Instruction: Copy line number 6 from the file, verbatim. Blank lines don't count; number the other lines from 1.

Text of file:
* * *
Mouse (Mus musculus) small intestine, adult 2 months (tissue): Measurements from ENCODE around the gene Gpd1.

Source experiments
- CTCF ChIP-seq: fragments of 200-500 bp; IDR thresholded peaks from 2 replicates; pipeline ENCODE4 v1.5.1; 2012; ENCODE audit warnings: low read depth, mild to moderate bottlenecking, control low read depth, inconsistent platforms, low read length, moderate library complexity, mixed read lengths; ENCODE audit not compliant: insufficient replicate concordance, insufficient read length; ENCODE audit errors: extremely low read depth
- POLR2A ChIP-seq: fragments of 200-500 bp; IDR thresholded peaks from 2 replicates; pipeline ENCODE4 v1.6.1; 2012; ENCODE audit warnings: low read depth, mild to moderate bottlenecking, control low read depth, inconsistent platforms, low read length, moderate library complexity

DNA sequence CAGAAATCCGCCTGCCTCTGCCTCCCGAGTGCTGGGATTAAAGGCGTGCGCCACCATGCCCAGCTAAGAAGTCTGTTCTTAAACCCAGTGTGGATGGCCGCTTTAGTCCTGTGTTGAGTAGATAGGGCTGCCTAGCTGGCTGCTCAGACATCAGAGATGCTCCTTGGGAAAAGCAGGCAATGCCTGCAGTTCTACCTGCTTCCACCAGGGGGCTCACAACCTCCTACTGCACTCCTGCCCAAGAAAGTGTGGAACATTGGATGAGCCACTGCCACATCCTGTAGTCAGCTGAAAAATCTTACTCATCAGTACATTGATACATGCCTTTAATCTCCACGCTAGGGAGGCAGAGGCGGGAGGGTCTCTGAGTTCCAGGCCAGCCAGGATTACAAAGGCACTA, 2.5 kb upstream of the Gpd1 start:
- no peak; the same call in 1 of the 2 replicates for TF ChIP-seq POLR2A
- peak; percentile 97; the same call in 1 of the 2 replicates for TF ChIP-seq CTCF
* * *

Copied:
- no peak; the same call in 1 of the 2 replicates for TF ChIP-seq POLR2A